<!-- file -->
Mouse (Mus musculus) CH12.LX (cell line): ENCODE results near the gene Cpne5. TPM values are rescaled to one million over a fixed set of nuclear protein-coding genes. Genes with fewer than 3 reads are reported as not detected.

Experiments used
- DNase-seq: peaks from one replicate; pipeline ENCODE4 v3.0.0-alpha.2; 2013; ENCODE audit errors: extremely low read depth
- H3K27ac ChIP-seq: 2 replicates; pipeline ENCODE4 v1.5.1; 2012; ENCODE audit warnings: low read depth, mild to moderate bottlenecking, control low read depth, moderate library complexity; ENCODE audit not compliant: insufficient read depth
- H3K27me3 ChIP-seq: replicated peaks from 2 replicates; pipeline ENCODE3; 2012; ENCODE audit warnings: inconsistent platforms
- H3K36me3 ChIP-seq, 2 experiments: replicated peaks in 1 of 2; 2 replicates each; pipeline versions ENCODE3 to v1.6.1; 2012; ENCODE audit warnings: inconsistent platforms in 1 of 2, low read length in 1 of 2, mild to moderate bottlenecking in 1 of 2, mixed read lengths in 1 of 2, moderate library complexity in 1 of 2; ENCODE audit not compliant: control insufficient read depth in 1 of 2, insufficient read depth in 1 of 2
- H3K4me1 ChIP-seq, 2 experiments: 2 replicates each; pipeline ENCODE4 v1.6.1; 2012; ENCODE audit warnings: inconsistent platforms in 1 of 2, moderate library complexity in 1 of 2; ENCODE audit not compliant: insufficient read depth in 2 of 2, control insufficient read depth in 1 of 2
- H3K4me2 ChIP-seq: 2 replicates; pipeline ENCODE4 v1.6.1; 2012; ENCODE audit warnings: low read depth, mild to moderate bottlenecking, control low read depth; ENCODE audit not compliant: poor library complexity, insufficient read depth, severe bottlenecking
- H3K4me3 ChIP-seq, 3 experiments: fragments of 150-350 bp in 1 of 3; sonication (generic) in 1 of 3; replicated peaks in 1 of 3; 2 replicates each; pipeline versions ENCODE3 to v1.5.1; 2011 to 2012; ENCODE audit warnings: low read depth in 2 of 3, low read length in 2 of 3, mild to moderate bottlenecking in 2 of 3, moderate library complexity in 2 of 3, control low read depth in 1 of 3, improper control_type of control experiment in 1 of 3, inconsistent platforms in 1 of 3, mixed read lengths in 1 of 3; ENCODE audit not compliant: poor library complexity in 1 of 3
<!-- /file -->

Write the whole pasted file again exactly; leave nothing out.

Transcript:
Mouse (Mus musculus) CH12.LX (cell line): ENCODE results near the gene Cpne5. TPM values are rescaled to one million over a fixed set of nuclear protein-coding genes. Genes with fewer than 3 reads are reported as not detected.

Experiments used
- DNase-seq: peaks from one replicate; pipeline ENCODE4 v3.0.0-alpha.2; 2013; ENCODE audit errors: extremely low read depth
- H3K27ac ChIP-seq: 2 replicates; pipeline ENCODE4 v1.5.1; 2012; ENCODE audit warnings: low read depth, mild to moderate bottlenecking, control low read depth, moderate library complexity; ENCODE audit not compliant: insufficient read depth
- H3K27me3 ChIP-seq: replicated peaks from 2 replicates; pipeline ENCODE3; 2012; ENCODE audit warnings: inconsistent platforms
- H3K36me3 ChIP-seq, 2 experiments: replicated peaks in 1 of 2; 2 replicates each; pipeline versions ENCODE3 to v1.6.1; 2012; ENCODE audit warnings: inconsistent platforms in 1 of 2, low read length in 1 of 2, mild to moderate bottlenecking in 1 of 2, mixed read lengths in 1 of 2, moderate library complexity in 1 of 2; ENCODE audit not compliant: control insufficient read depth in 1 of 2, insufficient read depth in 1 of 2
- H3K4me1 ChIP-seq, 2 experiments: 2 replicates each; pipeline ENCODE4 v1.6.1; 2012; ENCODE audit warnings: inconsistent platforms in 1 of 2, moderate library complexity in 1 of 2; ENCODE audit not compliant: insufficient read depth in 2 of 2, control insufficient read depth in 1 of 2
- H3K4me2 ChIP-seq: 2 replicates; pipeline ENCODE4 v1.6.1; 2012; ENCODE audit warnings: low read depth, mild to moderate bottlenecking, control low read depth; ENCODE audit not compliant: poor library complexity, insufficient read depth, severe bottlenecking
- H3K4me3 ChIP-seq, 3 experiments: fragments of 150-350 bp in 1 of 3; sonication (generic) in 1 of 3; replicated peaks in 1 of 3; 2 replicates each; pipeline versions ENCODE3 to v1.5.1; 2011 to 2012; ENCODE audit warnings: low read depth in 2 of 3, low read length in 2 of 3, mild to moderate bottlenecking in 2 of 3, moderate library complexity in 2 of 3, control low read depth in 1 of 3, improper control_type of control experiment in 1 of 3, inconsistent platforms in 1 of 3, mixed read lengths in 1 of 3; ENCODE audit not compliant: poor library complexity in 1 of 3